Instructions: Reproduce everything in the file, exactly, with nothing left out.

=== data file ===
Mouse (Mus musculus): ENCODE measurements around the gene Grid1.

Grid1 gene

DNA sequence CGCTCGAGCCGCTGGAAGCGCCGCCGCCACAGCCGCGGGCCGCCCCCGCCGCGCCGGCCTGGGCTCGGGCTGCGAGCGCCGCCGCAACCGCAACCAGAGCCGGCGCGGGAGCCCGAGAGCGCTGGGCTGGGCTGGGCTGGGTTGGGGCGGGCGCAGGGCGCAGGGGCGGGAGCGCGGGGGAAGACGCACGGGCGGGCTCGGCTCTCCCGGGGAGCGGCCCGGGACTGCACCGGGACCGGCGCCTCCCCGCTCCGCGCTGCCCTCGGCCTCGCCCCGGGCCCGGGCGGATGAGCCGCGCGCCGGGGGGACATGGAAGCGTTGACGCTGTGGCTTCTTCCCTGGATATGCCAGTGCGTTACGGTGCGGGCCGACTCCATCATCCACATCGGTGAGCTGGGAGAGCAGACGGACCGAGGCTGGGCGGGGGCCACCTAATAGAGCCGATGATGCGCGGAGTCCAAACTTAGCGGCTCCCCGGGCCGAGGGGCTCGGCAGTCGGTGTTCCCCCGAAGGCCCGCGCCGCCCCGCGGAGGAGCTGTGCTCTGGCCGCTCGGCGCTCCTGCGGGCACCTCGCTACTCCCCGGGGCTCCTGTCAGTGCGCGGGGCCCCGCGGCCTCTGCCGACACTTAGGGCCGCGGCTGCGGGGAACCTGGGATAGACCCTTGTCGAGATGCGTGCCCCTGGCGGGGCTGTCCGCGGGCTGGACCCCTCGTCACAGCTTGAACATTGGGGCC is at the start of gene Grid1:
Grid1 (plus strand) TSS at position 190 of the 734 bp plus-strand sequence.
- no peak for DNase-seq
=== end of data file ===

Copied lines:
Mouse (Mus musculus): ENCODE measurements around the gene Grid1.

Grid1 gene

DNA sequence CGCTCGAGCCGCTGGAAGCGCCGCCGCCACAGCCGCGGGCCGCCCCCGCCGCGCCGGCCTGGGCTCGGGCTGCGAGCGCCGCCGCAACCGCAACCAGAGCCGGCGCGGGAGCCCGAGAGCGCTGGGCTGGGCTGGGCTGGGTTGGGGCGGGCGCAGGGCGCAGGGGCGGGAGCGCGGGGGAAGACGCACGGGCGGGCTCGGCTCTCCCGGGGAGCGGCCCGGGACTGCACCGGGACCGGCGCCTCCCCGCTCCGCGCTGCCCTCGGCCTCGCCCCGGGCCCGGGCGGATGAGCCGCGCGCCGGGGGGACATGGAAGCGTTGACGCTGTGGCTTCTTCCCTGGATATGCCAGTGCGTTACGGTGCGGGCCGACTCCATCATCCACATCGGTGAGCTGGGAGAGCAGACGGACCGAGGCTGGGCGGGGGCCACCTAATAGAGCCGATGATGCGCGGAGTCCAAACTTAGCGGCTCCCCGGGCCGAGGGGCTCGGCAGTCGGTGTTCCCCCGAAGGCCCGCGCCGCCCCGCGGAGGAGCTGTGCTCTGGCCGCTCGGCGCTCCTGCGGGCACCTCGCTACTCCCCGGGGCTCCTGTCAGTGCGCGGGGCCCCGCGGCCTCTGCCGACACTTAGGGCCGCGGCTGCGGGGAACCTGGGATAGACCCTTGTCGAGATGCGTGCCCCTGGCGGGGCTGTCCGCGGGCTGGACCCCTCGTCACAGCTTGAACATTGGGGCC is at the start of gene Grid1:
Grid1 (plus strand) TSS at position 190 of the 734 bp plus-strand sequence.
- no peak for DNase-seq